Saturday, January 20, 2007

Quick Post on Alzheimers

Alzheimers is a difficult disease for any family to deal with. When I was married over 15 years ago, my Father-In-Law was a joke telling, happy go lucky card playing person. We didn’t understand at first what started happening to him. At first, we thought it was just part of getting older. He would forget what he was doing, or where he put the keys or some other odd thing. We didn’t realize at the time, that all of us were about to start down a long and difficult road.
Alzheimers disease affects the mind in such a way, that the person (at least in our situation) cannot function in normal situations. In our situation, Dad started living more and more in the past, and less and less in the present. One time, when Dad’s wife was sick and in the hospital, he couldn’t remember where she was. “Where is she?”, Dad would ask. She is at the hospital, we would reply. Five minutes later, we would repeat the same discussion. We would do this over and over.
In our case, as Alzheimers progressed, Dad would stop recognizing us. One time, my husband went to visit and Dad hollered and yelled at the strange man who had come over. Dad even threw a punch when the strange man known as his son came into the home.
Alzheimers is a disease that never seems to stop. As Dad’s condition worsened, he would start wandering off – not knowing where he was. We had to get a door alarm that would sound when the door was opened to keep him from leaving. However, even that didn’t work all the time. One time, in winter, Dad wandered off in his P.J.s. We had to call the police to help us find him.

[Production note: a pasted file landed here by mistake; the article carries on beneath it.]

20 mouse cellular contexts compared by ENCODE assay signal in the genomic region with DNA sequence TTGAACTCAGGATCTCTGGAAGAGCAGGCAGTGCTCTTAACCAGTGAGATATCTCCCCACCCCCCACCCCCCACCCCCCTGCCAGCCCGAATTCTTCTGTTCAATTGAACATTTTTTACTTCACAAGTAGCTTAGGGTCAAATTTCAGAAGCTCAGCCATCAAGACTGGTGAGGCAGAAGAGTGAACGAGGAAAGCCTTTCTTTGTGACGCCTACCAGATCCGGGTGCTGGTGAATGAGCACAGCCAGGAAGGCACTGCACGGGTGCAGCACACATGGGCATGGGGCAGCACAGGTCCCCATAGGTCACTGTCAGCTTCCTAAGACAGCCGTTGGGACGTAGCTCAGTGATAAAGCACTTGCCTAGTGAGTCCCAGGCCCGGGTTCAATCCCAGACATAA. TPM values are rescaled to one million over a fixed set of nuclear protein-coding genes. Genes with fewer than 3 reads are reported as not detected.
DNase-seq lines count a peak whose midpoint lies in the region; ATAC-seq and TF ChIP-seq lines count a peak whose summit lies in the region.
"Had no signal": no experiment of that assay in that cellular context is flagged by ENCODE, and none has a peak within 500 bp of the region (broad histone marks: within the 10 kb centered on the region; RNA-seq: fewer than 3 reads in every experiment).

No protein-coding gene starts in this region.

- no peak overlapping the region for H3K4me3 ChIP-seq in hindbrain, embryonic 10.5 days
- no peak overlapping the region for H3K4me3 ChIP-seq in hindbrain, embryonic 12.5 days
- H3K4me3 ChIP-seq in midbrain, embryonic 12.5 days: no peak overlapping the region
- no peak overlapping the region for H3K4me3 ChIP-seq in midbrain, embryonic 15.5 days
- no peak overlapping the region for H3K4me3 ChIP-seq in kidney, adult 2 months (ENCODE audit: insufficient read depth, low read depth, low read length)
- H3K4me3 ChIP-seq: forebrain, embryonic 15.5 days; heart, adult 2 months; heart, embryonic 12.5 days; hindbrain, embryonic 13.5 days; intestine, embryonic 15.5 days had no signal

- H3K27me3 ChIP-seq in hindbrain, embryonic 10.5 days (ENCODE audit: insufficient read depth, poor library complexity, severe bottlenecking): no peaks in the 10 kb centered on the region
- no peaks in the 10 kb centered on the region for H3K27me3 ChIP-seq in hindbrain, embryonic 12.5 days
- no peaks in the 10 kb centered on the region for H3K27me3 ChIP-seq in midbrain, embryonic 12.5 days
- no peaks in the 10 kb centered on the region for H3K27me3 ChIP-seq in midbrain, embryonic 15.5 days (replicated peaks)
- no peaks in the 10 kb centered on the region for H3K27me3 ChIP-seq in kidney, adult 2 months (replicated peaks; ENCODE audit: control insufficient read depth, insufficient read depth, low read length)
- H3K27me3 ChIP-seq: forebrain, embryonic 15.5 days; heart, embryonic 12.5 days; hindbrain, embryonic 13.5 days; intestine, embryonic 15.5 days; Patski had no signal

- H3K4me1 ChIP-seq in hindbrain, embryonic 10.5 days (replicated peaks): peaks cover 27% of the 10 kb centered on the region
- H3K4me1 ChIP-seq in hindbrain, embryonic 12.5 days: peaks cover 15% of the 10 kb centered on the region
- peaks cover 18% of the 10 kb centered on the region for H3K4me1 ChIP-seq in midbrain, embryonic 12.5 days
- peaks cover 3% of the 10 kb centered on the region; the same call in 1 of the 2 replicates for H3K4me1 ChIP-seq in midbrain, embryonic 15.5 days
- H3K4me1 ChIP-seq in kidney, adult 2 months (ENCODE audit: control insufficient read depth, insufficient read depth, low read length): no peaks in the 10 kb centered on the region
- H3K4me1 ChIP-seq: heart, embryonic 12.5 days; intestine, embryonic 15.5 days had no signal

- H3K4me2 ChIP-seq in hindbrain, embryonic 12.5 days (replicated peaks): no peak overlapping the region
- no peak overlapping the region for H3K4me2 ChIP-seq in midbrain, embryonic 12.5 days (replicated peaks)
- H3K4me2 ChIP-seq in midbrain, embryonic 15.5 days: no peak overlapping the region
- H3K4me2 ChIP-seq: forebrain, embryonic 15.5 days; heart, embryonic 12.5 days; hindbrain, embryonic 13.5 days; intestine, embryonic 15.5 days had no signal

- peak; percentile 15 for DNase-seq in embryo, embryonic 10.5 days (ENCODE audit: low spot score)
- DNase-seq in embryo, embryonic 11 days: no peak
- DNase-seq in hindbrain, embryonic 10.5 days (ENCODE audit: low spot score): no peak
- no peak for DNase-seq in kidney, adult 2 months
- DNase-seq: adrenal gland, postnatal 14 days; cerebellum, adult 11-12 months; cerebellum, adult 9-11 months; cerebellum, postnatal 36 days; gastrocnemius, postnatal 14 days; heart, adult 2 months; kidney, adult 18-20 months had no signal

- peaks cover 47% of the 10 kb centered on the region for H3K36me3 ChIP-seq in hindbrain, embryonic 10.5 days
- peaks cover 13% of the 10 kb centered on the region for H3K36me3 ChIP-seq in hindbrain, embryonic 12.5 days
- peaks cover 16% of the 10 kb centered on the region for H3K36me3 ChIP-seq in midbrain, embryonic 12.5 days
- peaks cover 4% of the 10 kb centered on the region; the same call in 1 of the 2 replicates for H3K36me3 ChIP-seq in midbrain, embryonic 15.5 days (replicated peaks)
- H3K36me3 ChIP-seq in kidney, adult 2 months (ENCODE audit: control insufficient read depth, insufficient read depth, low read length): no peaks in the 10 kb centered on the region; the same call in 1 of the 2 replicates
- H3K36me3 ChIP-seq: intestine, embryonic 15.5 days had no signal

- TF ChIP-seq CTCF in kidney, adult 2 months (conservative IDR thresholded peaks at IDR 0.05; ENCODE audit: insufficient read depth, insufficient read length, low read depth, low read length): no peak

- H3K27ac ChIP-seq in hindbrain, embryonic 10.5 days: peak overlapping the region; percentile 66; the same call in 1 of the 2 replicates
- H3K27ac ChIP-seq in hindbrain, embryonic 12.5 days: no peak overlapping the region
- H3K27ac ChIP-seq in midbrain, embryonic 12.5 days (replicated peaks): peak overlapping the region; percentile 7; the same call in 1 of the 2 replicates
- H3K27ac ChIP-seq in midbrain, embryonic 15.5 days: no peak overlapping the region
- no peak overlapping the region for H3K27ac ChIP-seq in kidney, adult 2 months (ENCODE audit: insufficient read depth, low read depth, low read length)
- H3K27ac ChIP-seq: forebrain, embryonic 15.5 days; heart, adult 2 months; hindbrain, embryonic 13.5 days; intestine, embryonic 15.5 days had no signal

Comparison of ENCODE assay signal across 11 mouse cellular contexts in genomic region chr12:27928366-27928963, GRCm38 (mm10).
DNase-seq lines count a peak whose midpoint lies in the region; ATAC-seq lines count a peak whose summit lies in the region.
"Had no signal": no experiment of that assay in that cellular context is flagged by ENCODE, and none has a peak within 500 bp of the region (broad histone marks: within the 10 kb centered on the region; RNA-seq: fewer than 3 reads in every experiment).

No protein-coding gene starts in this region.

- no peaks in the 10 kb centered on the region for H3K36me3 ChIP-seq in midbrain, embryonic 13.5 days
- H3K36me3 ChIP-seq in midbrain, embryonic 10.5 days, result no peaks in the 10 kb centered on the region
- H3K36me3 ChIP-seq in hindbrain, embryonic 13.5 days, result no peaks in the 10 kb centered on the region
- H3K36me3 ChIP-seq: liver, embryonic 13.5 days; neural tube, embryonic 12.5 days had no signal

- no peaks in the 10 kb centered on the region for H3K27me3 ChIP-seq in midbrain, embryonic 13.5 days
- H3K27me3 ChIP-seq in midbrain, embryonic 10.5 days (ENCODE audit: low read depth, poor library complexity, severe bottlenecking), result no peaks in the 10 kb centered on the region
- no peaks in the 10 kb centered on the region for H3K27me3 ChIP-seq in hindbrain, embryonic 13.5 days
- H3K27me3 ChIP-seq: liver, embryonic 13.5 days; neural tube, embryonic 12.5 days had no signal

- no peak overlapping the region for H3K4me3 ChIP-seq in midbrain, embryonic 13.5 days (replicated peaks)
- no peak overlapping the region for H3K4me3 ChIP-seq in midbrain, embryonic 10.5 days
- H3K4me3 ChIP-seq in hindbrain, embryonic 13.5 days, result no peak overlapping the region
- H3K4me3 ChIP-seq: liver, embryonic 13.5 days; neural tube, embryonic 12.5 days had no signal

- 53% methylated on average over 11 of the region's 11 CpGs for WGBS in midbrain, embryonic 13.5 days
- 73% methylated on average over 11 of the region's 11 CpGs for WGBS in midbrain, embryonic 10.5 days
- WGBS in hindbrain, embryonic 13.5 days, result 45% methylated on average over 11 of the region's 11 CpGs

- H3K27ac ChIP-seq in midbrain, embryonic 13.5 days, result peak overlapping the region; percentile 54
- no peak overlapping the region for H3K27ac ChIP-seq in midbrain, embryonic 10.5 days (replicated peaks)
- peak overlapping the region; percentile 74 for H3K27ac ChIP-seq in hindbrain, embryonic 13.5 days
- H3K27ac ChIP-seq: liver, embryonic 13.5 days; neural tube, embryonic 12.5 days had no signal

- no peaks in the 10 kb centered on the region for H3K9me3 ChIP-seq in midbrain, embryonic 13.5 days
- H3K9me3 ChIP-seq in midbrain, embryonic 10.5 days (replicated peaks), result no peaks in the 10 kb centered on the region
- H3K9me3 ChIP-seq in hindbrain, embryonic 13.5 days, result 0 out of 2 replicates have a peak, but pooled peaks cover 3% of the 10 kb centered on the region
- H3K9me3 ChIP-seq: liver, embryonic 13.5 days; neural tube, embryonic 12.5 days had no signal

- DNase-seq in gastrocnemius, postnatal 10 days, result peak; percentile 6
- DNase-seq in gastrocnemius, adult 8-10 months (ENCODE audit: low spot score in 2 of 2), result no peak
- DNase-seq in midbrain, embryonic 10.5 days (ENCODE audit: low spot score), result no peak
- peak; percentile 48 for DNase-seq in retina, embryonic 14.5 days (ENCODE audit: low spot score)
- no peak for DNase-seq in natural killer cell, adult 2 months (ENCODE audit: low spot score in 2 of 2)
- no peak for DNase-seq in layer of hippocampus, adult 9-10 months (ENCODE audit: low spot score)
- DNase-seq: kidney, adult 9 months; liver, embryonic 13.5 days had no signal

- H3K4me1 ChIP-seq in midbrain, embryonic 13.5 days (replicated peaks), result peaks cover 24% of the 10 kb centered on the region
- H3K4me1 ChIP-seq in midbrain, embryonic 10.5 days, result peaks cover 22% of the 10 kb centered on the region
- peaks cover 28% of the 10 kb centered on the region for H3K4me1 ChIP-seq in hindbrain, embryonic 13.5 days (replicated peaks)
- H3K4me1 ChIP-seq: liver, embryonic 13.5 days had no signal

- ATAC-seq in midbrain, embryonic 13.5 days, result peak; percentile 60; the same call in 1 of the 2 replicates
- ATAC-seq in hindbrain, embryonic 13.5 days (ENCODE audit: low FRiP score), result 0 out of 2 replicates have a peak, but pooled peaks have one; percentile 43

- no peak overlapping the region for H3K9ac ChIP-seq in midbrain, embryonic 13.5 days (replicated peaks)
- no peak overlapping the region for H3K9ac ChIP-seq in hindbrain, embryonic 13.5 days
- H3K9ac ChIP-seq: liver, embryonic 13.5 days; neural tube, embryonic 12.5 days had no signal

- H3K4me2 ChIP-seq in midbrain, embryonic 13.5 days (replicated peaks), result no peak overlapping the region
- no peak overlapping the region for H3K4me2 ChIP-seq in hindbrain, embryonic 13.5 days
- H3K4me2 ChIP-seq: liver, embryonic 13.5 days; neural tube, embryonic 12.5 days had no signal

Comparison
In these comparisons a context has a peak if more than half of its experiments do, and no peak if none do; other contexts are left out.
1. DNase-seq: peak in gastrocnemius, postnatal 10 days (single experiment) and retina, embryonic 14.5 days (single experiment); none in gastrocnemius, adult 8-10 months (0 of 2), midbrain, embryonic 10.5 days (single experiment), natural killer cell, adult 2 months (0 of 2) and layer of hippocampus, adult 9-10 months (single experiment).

Now Dad has moved to a secure facility that is designed to care for patients with Alzheimers. He seems happy, but it is hard for us, to see his life so drained of what it was and what it could still be if he didn’t have Alzheimers disease. I think Alzheimers is a disease that affects the whole family. If we visit, he doesn’t know who we are. He doesn’t even remember that we were there. He still remembers that he was married, but he doesn’t remember to whom he was married to.
What causes Alzheimers? The doctors don’t know for sure. Doctor’s know that each patient reacts differently to the disease and the disease progresses differently for each person. There is still no treatment for the disease. For our family, we take comfort knowing that Dad is happy and not in pain, even if he doesn’t know us anymore.